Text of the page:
Books 1

In my apartment building I take the elevator to the basement to wash my clothes, key card in hand to pay for the machines that scrub out the dirt and dry my clothes. A standard ritual for urban dwellers. To make the experience more pleasant, the Co-op Board installed a book exchange. People can drop off books they have read and others can pick up them up to read.

I have both contributed and retrieved, but what intrigues me is who discarded the books and why. It’s fairly logical why a 1982 edition of Let’s Go Greece shows up, but what about a 1946 edition of The Good Housekeeping Cookbook. This is a gem. It has weight, not just because it’s a heavy hard cover, but because it reflects a piece of social history from 68 years ago.

Why has it been cast to the laundry room bookshelf? Is it a routine cull or has the inhabitant of the apartment passed away? It provokes a string of queries. How old was he or she when they purchased this book? Was it given to a young bride or did the daughter of the once young bride inherit it? It’s a mystery wrapped in an enigma and if I was a screenwriter I could concoct a tale from a cookbook.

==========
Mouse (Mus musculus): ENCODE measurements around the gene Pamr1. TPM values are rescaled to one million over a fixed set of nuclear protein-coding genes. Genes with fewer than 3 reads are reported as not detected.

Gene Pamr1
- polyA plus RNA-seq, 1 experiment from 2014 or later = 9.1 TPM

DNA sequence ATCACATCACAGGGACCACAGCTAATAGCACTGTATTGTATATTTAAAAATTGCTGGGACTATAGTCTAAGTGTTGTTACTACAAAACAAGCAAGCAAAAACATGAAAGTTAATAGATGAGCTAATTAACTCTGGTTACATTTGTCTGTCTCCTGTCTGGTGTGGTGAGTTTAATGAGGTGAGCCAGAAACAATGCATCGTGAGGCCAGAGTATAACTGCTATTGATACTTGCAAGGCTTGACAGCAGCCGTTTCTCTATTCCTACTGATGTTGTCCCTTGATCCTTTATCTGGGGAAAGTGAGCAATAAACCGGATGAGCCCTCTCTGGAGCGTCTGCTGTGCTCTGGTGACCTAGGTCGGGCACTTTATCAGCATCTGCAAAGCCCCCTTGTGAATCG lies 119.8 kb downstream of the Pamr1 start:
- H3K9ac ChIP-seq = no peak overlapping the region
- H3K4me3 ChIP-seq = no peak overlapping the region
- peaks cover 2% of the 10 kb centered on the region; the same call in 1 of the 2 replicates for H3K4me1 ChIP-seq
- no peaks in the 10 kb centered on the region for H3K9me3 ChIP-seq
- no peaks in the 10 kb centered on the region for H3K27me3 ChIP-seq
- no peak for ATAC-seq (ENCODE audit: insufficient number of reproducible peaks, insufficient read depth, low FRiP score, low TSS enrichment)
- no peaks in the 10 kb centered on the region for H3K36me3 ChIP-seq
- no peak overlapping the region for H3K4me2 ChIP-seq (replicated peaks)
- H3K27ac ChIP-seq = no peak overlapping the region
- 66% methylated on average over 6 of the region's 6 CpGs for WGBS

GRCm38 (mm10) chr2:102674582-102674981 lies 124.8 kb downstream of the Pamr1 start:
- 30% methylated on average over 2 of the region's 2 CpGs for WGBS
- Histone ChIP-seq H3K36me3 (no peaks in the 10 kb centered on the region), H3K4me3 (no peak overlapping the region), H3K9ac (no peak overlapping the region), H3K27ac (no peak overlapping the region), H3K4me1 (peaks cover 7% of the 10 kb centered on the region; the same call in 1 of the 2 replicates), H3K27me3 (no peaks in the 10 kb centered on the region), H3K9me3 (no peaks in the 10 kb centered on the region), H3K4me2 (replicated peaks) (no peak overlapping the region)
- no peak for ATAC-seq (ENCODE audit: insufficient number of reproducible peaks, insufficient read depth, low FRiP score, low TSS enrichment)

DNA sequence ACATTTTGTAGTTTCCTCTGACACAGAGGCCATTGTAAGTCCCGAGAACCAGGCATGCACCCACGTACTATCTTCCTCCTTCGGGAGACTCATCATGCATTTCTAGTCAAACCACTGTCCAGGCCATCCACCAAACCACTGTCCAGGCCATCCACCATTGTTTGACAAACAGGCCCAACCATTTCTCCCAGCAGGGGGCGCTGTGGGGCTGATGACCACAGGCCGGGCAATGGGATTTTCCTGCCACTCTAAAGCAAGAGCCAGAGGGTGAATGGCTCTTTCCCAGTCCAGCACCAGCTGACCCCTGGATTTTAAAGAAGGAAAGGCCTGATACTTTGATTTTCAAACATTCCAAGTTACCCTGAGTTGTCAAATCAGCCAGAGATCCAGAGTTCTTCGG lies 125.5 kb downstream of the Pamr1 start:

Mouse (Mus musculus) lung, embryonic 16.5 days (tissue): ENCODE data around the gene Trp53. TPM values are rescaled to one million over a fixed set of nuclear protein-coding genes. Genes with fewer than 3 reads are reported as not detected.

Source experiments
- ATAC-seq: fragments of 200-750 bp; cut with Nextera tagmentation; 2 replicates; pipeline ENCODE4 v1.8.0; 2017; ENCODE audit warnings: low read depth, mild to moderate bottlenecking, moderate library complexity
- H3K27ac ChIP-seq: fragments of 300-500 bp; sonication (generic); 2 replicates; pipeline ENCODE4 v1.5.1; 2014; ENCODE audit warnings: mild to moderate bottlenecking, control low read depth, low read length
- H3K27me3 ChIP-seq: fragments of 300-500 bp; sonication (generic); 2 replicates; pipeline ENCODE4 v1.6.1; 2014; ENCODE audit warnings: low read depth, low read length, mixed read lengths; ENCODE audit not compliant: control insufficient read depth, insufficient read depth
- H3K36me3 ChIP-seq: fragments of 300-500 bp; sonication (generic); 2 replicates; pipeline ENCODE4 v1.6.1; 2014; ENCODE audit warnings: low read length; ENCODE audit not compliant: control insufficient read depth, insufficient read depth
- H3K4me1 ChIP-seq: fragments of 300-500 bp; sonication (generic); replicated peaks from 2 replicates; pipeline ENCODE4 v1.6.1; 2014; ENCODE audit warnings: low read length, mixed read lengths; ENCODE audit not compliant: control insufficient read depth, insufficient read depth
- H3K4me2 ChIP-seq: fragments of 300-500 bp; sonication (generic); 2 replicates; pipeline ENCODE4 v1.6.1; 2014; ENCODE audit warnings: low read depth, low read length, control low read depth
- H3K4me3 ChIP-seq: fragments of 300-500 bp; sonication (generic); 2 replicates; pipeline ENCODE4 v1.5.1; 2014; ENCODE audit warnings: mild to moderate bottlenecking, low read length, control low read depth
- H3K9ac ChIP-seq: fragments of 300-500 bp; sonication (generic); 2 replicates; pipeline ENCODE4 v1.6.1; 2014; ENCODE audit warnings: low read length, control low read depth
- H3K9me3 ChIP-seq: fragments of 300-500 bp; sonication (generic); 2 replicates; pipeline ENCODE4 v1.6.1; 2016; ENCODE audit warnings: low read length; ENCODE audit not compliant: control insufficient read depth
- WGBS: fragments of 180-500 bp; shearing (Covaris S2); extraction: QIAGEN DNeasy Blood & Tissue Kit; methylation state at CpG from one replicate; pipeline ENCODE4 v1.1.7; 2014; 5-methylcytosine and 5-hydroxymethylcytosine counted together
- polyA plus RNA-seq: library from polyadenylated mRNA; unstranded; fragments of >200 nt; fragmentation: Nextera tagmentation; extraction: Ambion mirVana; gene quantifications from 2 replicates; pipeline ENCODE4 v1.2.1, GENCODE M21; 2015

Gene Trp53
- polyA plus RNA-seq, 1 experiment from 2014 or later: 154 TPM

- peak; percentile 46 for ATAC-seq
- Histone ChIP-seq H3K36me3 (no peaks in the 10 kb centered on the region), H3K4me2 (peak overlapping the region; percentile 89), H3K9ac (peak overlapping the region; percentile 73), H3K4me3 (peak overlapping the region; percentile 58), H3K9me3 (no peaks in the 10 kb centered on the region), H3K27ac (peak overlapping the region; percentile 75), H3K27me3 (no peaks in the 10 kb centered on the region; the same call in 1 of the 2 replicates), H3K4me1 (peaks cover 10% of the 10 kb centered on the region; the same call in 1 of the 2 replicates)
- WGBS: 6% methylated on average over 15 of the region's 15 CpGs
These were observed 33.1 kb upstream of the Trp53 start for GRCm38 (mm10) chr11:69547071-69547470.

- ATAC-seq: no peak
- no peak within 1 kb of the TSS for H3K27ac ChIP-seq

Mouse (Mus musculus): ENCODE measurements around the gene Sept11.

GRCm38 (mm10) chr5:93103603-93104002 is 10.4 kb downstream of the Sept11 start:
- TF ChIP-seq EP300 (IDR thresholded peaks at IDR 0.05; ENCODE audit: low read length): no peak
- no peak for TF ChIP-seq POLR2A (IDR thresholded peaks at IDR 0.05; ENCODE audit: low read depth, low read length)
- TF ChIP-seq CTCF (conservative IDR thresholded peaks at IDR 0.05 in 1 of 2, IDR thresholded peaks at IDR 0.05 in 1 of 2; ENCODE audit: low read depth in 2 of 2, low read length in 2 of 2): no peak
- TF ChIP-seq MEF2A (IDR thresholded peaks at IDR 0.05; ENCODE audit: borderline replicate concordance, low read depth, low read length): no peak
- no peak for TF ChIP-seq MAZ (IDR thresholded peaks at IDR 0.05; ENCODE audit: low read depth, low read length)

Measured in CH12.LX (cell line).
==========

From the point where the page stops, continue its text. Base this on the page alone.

My story begins:

It is a rainy afternoon, the heroine decides she is going to make brownies for her children. She opens the cookbook and a photo leaps out of a couple, each wearing a suit and hat. On the back of the photograph there is written: “August 15, 1940. The day we met”.

A yellowed newspaper article flutters to the floor. It is dated August 16, 1951 and the headline blares “Leonine Dafjater Dies. Daughter Inherits Millions”.

The heroine goes back to the brownie recipe. In the margin, barely legible, is the word cyanide.
brownies 1I’ll have to find another old book so I can write the next scene.

In the meantime I have discovered that there is a bookstore in Manhattan that is devoted solely to vintage cookbooks, but I am going to keep my Good Housekeeping Cookbook and try making those brownies one rainy day.